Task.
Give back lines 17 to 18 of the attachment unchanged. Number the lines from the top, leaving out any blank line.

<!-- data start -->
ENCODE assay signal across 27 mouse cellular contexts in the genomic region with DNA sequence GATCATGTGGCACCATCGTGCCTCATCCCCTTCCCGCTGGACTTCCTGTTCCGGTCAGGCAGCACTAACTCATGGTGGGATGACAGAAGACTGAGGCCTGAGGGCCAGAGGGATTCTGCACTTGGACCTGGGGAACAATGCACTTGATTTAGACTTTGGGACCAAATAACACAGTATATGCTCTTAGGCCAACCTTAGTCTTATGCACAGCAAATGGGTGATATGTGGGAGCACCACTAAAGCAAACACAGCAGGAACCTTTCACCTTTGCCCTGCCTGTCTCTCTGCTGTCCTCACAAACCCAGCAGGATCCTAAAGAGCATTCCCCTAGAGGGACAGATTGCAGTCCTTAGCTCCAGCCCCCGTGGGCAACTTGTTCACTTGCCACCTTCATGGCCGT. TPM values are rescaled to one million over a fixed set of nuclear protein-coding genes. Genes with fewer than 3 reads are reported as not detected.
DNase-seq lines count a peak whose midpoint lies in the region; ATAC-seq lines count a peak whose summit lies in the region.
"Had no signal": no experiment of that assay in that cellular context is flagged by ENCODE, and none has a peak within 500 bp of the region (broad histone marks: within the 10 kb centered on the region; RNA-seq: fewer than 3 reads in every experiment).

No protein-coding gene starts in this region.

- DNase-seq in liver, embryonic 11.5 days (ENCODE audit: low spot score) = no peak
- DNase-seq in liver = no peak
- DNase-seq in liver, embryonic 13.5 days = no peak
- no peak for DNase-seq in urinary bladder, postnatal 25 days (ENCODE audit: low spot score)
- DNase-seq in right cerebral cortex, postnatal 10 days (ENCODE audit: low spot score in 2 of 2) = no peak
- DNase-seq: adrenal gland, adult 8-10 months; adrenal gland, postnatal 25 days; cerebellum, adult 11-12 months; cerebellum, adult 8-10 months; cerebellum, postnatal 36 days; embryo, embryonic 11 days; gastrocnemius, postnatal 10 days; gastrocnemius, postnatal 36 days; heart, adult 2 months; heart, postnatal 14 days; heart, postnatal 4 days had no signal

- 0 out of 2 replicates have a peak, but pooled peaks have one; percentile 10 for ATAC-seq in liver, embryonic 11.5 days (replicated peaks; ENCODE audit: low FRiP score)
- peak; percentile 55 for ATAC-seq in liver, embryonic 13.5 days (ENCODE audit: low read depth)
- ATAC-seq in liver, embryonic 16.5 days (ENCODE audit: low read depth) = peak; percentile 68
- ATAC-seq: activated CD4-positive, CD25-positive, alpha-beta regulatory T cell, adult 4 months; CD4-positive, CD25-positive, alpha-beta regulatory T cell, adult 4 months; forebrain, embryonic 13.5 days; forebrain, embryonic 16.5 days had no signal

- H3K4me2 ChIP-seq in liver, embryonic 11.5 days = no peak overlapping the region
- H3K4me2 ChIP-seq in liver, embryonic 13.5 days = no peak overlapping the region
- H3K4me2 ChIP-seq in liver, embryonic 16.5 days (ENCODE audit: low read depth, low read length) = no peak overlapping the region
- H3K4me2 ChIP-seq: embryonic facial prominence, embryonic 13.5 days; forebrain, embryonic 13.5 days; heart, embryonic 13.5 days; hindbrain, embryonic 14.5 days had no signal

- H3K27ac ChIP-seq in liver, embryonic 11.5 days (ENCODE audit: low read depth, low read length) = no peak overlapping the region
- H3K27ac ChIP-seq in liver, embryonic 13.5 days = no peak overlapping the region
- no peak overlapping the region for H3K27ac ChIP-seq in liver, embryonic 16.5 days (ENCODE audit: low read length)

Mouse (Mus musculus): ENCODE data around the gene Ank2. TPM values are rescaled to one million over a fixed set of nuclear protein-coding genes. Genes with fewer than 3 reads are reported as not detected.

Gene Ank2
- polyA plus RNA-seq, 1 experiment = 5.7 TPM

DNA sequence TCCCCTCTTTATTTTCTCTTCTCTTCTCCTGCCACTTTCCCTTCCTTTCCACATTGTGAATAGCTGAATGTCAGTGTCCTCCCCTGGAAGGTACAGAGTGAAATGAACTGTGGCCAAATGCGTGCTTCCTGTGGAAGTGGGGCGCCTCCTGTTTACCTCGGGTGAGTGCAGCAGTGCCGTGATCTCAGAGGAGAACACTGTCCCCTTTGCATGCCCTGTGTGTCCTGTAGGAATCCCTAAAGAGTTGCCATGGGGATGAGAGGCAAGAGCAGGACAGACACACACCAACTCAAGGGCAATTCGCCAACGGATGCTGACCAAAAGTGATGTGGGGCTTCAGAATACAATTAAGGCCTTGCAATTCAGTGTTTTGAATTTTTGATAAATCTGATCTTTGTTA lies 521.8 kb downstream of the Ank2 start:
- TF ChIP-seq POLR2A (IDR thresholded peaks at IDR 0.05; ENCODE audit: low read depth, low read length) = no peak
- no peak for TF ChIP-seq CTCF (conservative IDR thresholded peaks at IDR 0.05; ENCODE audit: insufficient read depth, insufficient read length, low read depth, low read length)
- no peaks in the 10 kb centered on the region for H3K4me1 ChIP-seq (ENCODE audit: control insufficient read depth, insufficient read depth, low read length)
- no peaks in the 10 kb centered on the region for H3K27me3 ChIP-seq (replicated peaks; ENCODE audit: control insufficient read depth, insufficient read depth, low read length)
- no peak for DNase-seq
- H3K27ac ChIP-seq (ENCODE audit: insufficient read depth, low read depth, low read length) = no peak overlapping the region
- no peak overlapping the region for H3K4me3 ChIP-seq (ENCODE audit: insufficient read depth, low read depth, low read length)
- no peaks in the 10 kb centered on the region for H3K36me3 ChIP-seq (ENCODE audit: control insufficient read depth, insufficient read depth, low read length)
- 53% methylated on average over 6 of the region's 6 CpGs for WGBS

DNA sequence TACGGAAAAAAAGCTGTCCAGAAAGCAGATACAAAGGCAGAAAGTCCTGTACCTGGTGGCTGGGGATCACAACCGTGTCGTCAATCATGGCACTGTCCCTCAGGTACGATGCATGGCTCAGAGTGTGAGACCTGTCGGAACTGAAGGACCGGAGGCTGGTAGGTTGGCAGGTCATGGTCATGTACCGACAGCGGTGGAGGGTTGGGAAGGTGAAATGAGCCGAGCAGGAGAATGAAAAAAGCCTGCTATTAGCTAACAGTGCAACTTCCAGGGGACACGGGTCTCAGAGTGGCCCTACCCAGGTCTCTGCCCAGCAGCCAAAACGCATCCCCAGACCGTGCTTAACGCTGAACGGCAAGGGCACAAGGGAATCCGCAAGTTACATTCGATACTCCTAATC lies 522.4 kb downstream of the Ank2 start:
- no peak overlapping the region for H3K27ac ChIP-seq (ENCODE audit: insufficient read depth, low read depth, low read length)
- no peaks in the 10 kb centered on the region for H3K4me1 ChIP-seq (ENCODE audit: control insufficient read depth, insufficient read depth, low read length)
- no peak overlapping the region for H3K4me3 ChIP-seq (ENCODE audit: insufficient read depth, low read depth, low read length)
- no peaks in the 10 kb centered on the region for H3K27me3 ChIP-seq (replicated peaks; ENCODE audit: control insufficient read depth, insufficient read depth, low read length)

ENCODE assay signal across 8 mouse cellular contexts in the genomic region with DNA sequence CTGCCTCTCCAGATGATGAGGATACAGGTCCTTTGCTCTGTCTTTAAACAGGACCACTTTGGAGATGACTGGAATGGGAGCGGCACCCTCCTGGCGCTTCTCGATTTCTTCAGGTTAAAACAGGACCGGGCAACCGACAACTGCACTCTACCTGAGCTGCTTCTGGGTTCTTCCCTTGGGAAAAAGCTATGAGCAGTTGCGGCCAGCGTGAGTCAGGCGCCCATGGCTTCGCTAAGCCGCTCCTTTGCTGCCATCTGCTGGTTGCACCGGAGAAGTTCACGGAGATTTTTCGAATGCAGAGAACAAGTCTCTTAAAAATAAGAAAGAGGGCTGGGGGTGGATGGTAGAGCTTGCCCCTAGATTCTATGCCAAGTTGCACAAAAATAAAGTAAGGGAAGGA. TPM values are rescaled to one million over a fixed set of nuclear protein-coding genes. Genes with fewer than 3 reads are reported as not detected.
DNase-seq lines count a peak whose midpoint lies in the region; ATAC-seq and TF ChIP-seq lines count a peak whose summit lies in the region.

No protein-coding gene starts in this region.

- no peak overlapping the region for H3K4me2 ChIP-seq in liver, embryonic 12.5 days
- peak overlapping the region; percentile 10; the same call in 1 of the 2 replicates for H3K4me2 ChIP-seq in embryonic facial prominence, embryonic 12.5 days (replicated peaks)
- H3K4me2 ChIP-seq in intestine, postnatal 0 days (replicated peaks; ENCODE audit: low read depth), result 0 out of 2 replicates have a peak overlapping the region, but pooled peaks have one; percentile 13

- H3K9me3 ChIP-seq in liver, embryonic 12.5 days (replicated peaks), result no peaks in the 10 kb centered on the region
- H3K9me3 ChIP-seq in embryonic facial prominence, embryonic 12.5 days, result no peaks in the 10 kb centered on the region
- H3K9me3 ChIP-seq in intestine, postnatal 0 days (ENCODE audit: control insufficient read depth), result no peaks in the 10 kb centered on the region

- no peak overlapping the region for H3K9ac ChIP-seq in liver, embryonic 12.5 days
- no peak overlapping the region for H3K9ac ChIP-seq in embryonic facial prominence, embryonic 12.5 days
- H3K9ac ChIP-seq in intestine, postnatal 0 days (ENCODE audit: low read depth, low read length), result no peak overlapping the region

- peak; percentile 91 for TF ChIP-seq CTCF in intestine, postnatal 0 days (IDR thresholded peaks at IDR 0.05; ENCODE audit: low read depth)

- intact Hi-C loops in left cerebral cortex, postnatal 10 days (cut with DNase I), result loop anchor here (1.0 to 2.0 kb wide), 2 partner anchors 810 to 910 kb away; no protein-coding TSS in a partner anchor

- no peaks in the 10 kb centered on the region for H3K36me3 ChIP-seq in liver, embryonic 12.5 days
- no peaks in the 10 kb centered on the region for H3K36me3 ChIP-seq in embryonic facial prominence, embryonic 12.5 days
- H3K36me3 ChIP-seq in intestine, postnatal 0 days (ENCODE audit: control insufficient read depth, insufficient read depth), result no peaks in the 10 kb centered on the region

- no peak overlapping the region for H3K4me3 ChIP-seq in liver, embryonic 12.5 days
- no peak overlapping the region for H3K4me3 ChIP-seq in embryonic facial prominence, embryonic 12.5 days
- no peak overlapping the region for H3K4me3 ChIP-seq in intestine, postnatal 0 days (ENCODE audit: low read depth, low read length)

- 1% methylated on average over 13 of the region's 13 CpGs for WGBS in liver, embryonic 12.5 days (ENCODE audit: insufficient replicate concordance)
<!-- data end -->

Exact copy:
- H3K4me2 ChIP-seq in liver, embryonic 16.5 days (ENCODE audit: low read depth, low read length) = no peak overlapping the region
- H3K4me2 ChIP-seq: embryonic facial prominence, embryonic 13.5 days; forebrain, embryonic 13.5 days; heart, embryonic 13.5 days; hindbrain, embryonic 14.5 days had no signal